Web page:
Dutchess County Nighthawks
uality Cadet Unit Award Winner 2012 - 2013, 2015-2016
Aerospace Excellence Award (AEX) 2011 - 2012, 2014 - 2015,
Through its Cadet Program, Civil Air Patrol has been transforming youth into responsible citizens since 1942. The Dutchess County Cadet Squadron (NY-159), also known as the Dutchess County Nighthawks, is home to a very vibrant and active cadet program for youth, aged 12 through 20, with Senior members and parents that work hard to bring the best to our cadets.
We are located at the Dutchess County Airport and we meet on Mondays, from 6:30 pm to 9:00 pm. Check out our calendar to see what is going on and come and visit us.
For more information on what the CAP Cadet Program is all about take a look at Who We Are and What We Do.
The O-Flight Program Motto: Safe, Fun, Educational The cadet orientation flight program shares with cadets the thrill of flying. Every CAP cadet under age 18 is eligible for five flights in a powered aircraft (usually a single-engine Cessna), five flights in a glider aircraft, and an unlimited number of backseat flights when conditions allow. Flying is always free for cadets.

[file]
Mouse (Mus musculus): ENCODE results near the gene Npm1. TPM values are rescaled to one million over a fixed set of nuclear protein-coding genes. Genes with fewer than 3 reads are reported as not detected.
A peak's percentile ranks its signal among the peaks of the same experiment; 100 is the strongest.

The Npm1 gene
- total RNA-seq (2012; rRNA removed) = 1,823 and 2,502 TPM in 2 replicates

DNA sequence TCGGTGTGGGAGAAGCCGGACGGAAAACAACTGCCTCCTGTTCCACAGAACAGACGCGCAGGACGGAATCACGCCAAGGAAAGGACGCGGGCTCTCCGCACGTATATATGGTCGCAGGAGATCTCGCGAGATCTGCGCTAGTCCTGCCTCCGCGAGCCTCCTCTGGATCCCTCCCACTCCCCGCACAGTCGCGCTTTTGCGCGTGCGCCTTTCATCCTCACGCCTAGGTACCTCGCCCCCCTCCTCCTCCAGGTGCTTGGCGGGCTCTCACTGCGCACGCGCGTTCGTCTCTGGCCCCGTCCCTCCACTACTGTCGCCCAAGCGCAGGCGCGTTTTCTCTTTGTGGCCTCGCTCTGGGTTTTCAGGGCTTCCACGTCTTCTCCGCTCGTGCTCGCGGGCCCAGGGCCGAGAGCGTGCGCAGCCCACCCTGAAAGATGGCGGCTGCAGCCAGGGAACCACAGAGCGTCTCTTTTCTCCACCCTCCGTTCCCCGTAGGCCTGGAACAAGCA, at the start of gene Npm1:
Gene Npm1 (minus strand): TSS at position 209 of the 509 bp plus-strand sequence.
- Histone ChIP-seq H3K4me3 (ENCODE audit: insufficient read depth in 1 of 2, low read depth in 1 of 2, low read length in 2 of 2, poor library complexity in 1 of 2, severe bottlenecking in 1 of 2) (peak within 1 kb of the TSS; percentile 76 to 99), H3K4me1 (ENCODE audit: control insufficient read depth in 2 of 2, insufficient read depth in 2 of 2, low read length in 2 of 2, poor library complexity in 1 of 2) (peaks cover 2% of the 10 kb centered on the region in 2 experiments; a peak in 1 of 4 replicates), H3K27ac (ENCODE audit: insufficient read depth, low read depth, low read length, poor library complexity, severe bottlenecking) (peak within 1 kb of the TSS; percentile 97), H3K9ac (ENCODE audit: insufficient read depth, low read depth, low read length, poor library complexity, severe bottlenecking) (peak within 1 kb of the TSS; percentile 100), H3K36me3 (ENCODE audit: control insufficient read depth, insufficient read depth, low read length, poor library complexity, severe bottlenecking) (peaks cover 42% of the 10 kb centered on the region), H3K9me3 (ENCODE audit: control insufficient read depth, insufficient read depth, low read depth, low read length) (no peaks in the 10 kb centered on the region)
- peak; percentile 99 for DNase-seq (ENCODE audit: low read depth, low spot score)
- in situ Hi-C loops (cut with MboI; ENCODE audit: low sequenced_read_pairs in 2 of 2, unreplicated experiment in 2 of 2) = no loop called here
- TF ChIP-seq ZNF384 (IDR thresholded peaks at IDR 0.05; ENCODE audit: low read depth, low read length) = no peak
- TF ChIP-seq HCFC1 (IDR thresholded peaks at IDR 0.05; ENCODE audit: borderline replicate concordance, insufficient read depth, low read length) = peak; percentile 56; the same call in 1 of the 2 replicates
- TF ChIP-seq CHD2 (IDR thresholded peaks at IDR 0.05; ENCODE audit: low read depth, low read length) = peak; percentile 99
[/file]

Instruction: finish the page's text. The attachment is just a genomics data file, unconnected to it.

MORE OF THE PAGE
Wreaths Across America
Join us on Saturday, December 17th, 2016 to remember and honor veterans laid to rest in the St. Denis Cemetery in East Fishkill through the wreaths that are sponsored through our squadron.
In 2013, with the help of thousands of individuals and corporate sponsors and volunteers, 540,000 wreaths were donated and placed at over 900 participating locations.
The fundraising program through Wreaths Across America™ enables wreaths to be placed on individual graves in cemeteries all over the United States, as well as 24 offshore cemeteries, including Normandy Beach, in a nationwide remembrance ceremony to honor our veterans
Miles of Hope Saturday, April 17, 2016
When we lay wreaths on veterans' graves, we say their name aloud and take a moment to thank them for their service to our country. It's a small act that goes a long way toward keeping the memory of our veterans alive. We are not here to “decorate graves." We're here to remember not their deaths, but their lives. —Karen Worcester, Executive Director of Wreaths Across America